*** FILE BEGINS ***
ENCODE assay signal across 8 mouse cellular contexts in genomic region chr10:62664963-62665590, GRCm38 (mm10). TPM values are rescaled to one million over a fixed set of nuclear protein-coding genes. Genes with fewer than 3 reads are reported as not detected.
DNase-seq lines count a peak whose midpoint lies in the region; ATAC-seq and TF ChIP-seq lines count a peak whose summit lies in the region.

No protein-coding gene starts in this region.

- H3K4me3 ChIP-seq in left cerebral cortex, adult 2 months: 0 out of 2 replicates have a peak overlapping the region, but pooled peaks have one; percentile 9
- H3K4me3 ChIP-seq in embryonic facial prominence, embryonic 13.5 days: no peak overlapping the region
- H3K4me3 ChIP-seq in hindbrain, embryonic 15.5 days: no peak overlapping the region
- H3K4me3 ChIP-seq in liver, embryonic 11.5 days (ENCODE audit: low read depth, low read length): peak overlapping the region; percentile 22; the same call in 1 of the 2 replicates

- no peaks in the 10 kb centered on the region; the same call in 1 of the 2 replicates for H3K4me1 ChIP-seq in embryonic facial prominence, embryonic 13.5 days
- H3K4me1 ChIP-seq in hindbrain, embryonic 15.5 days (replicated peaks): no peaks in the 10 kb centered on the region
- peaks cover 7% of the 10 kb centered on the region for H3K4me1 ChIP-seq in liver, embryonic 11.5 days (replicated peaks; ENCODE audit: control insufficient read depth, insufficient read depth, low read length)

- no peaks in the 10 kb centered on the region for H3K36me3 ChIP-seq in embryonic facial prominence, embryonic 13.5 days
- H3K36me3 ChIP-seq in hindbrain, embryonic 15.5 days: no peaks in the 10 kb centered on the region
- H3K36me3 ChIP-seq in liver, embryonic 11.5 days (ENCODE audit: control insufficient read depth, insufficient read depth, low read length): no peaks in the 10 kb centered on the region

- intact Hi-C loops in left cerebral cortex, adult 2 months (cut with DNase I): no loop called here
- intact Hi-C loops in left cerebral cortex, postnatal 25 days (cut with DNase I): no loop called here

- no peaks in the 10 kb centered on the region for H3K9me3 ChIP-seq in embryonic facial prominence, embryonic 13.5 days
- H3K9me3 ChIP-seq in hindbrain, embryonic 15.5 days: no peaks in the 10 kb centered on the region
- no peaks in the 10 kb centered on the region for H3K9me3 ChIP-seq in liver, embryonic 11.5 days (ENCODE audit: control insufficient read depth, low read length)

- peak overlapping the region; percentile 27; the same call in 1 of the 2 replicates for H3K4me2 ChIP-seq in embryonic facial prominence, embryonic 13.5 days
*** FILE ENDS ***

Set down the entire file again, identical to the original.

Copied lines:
ENCODE assay signal across 8 mouse cellular contexts in genomic region chr10:62664963-62665590, GRCm38 (mm10). TPM values are rescaled to one million over a fixed set of nuclear protein-coding genes. Genes with fewer than 3 reads are reported as not detected.
DNase-seq lines count a peak whose midpoint lies in the region; ATAC-seq and TF ChIP-seq lines count a peak whose summit lies in the region.

No protein-coding gene starts in this region.

- H3K4me3 ChIP-seq in left cerebral cortex, adult 2 months: 0 out of 2 replicates have a peak overlapping the region, but pooled peaks have one; percentile 9
- H3K4me3 ChIP-seq in embryonic facial prominence, embryonic 13.5 days: no peak overlapping the region
- H3K4me3 ChIP-seq in hindbrain, embryonic 15.5 days: no peak overlapping the region
- H3K4me3 ChIP-seq in liver, embryonic 11.5 days (ENCODE audit: low read depth, low read length): peak overlapping the region; percentile 22; the same call in 1 of the 2 replicates

- no peaks in the 10 kb centered on the region; the same call in 1 of the 2 replicates for H3K4me1 ChIP-seq in embryonic facial prominence, embryonic 13.5 days
- H3K4me1 ChIP-seq in hindbrain, embryonic 15.5 days (replicated peaks): no peaks in the 10 kb centered on the region
- peaks cover 7% of the 10 kb centered on the region for H3K4me1 ChIP-seq in liver, embryonic 11.5 days (replicated peaks; ENCODE audit: control insufficient read depth, insufficient read depth, low read length)

- no peaks in the 10 kb centered on the region for H3K36me3 ChIP-seq in embryonic facial prominence, embryonic 13.5 days
- H3K36me3 ChIP-seq in hindbrain, embryonic 15.5 days: no peaks in the 10 kb centered on the region
- H3K36me3 ChIP-seq in liver, embryonic 11.5 days (ENCODE audit: control insufficient read depth, insufficient read depth, low read length): no peaks in the 10 kb centered on the region

- intact Hi-C loops in left cerebral cortex, adult 2 months (cut with DNase I): no loop called here
- intact Hi-C loops in left cerebral cortex, postnatal 25 days (cut with DNase I): no loop called here

- no peaks in the 10 kb centered on the region for H3K9me3 ChIP-seq in embryonic facial prominence, embryonic 13.5 days
- H3K9me3 ChIP-seq in hindbrain, embryonic 15.5 days: no peaks in the 10 kb centered on the region
- no peaks in the 10 kb centered on the region for H3K9me3 ChIP-seq in liver, embryonic 11.5 days (ENCODE audit: control insufficient read depth, low read length)

- peak overlapping the region; percentile 27; the same call in 1 of the 2 replicates for H3K4me2 ChIP-seq in embryonic facial prominence, embryonic 13.5 days